Royal Mail latest

“Only Dick Turpin could stop us now,” exclaimed a
promotional email from Hotel Chocolat notifying customers that
during the October postal strikes it would ship all parcels via
unaffected carrier services. But while Hotel Chocolat and other
cataloguers are putting on a brave face and coming up with
tactics to minimise the short-term effect of the strikes, many
are worried about the impact they may have on business during the
peak Christmas business.

At press time the Communications Workers Union (CWU) was served with a High Court injunction restraining the union from calling out its members for 24-hour strikes on 15th-17th October. These srikes were to follow a system-wide 48-hour strike that began on 8th October and a programme of staggered industrial actions throughout the summer. In addition, wildcat strikes occurred in London and Liverpool following the end of the official strike on 9th October.

Union executives were scheduled to review a deal drawn up by Royal Mail on 12th October following marathon negotiations. Given that wildcat strikes continued even after the High Court injunction, however, mailers are not convinced that an end to industrial actions is imminent.

In the meantime, as a gesture of goodwill toward customers whose orders may be delayed, some marketers, such as, offered discounts. Others, such as Hotel Chocolat, provided free upgrades for expedited delivery.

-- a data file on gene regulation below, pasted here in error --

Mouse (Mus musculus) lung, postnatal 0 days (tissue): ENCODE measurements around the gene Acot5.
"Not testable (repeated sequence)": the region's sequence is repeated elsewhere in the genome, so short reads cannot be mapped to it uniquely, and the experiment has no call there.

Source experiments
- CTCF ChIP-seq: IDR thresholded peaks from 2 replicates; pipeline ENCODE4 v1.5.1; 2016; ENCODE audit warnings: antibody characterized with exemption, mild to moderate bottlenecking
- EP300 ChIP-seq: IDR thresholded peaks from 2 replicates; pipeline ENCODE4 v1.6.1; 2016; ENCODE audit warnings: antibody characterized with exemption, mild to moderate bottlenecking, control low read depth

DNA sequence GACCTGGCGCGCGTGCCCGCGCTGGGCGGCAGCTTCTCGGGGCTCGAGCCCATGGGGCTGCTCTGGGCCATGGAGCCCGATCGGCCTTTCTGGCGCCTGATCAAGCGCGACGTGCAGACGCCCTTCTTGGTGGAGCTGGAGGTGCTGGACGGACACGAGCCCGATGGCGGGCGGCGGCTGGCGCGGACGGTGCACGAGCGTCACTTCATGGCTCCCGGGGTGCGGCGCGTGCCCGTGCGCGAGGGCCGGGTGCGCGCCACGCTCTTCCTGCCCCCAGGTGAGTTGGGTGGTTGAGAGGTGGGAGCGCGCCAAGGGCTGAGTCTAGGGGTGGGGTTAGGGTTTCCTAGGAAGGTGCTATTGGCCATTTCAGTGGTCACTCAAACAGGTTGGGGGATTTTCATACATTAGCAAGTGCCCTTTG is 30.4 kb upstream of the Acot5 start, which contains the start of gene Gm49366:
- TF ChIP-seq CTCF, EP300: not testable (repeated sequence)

In addition to parcel deliveries, catalogue drops have been affected. N Brown Group chief executive Alan White warned of delays in catalogues reaching homes, which will result in a lag in sales. Some cataloguers juggled their mailing slots so that their books entered the mail stream prior to or after the 48-hour strike. Toys and novelties merchant Hawkin’s Bazaar even opted for a test-mailing of its latest catalogue with DHL instead of Royal Mail.

Companies using third-party parcel carriers have been sure to let their customers know. For instance, apparel cataloguer sent an email to reassure customers that all orders are delivered by alternative courier.

Some Royal Mail clients decided not to accept orders at all from 5th to 8th October., which markets fresh-flower greeting cards, was one such company. As of 9th October, owner Cecilia Aflatt told Catalogue/e-business, Flowercard had not suffered major setbacks from the strike. But if the industrial action continues and Flowercard has to suspend its service again and again, Aflatt added, “things will look bleak indeed”.

In fact, marketers of perishable goods stand to be hurt the most by strikes. Mark Dugdale, chairman of the Catalogue Exchange and chief executive of Flying Brands, which owns flowers-by-post company Flying Flowers, urged the union to abandon “this crazy strike, which is benefiting no-one”. He added in a statement, “Not only will [strike action] threaten many small businesses who are already under significant economic pressure, but, longer term, it will lead to a continuing exodus to alternative suppliers to Royal Mail, thereby undermining the apparent point of the strike”.


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